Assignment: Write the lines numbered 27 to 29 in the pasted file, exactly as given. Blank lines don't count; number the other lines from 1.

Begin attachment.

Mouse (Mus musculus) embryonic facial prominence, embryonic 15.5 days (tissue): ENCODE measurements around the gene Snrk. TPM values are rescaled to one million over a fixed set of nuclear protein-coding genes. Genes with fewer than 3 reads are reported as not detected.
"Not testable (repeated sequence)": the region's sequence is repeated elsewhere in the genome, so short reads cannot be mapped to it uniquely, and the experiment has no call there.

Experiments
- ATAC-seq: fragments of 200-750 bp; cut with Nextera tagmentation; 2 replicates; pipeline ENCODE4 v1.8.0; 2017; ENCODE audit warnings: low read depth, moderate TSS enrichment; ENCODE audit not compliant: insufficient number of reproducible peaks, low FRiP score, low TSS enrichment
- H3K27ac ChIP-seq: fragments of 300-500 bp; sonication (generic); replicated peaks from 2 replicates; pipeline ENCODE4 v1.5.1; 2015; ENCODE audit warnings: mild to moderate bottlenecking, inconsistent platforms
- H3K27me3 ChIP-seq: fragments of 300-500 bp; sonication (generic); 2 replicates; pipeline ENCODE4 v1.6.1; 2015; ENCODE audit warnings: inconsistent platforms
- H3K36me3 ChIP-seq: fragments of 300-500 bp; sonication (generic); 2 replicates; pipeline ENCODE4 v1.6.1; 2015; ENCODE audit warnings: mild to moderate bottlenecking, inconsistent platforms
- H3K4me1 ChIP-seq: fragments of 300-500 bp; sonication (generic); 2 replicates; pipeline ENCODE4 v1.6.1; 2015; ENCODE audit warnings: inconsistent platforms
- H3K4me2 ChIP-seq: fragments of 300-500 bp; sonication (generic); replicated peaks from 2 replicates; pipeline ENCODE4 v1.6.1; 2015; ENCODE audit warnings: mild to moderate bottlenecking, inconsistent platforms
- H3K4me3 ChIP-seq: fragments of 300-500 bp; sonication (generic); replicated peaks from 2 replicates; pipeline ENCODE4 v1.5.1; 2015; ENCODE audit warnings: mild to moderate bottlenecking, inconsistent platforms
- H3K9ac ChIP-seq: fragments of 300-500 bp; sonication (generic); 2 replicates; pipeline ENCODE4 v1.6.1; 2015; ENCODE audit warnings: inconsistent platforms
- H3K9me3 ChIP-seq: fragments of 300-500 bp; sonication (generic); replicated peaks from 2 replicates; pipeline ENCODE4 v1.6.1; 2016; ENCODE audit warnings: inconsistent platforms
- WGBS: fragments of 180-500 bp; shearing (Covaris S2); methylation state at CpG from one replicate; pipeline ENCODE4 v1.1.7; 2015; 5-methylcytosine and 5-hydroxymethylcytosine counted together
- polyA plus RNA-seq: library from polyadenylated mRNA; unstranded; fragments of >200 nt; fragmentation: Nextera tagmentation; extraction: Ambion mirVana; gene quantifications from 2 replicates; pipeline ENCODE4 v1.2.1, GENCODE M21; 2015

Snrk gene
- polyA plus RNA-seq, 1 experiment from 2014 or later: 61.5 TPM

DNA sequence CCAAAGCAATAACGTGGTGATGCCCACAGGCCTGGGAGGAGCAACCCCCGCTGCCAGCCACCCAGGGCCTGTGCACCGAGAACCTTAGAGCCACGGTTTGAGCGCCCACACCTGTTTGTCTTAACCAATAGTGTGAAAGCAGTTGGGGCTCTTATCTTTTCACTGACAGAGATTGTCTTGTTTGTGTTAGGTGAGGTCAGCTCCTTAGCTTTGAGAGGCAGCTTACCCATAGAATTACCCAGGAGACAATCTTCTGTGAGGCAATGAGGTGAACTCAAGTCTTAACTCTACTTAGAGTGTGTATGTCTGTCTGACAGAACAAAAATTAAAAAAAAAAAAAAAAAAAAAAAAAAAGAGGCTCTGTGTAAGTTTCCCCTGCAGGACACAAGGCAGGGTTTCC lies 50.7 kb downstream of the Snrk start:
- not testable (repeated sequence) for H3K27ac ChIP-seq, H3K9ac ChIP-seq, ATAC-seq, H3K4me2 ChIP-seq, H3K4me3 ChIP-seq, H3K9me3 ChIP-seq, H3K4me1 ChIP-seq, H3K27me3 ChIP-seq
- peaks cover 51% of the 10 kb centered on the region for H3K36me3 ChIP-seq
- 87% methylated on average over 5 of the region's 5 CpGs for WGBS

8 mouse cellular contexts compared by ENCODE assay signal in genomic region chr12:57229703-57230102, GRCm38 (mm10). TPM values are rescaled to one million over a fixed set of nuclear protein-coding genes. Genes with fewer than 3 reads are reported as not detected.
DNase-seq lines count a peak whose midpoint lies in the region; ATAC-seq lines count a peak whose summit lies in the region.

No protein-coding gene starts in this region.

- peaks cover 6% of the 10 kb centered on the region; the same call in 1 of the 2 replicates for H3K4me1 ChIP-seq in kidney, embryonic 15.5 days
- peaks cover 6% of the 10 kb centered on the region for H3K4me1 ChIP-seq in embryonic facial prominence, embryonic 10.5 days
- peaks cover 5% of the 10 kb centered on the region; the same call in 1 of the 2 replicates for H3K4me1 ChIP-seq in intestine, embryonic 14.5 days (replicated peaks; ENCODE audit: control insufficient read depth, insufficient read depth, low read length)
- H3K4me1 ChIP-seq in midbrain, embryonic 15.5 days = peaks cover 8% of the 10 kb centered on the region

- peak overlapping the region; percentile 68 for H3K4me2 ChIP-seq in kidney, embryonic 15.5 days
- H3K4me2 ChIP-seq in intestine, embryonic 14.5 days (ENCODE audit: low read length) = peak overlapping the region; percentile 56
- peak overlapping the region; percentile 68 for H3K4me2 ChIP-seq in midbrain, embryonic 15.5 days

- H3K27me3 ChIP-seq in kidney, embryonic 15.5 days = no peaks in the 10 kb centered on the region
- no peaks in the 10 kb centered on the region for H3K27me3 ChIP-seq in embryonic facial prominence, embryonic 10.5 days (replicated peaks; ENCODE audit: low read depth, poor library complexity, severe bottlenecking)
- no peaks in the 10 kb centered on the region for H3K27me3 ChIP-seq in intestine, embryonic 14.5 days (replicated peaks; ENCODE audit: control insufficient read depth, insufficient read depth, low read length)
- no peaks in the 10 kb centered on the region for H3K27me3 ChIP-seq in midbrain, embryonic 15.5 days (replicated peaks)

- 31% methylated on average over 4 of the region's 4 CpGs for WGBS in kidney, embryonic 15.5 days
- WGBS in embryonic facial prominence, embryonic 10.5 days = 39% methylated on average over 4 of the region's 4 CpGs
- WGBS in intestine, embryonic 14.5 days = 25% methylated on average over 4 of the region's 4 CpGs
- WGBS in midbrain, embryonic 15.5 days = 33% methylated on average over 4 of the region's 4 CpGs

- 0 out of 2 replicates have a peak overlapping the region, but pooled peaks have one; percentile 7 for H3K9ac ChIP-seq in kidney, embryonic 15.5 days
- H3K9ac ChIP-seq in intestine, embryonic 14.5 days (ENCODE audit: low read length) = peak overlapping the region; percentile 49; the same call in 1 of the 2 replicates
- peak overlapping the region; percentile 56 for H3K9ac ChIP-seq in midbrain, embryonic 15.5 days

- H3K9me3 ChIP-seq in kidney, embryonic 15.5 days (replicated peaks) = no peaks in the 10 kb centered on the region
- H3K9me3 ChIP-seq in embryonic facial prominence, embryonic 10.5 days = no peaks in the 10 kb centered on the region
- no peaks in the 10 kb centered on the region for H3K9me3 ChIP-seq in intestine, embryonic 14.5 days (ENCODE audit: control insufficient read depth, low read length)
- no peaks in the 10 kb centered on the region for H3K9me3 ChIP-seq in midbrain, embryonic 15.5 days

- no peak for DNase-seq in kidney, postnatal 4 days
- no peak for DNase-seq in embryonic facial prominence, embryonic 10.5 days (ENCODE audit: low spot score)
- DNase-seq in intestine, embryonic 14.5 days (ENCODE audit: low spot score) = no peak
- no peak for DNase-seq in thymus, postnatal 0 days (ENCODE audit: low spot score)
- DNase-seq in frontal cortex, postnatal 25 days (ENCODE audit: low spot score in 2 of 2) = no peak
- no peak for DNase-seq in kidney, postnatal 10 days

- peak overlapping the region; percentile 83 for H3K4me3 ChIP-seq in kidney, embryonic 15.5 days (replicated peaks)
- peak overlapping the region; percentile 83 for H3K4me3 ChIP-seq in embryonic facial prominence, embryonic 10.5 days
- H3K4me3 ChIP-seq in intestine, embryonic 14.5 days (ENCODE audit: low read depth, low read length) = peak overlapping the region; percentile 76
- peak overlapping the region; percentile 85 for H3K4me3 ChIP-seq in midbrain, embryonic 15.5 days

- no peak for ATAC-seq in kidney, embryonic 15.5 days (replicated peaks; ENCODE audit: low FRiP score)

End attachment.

- H3K4me1 ChIP-seq in midbrain, embryonic 15.5 days = peaks cover 8% of the 10 kb centered on the region

- peak overlapping the region; percentile 68 for H3K4me2 ChIP-seq in kidney, embryonic 15.5 days
- H3K4me2 ChIP-seq in intestine, embryonic 14.5 days (ENCODE audit: low read length) = peak overlapping the region; percentile 56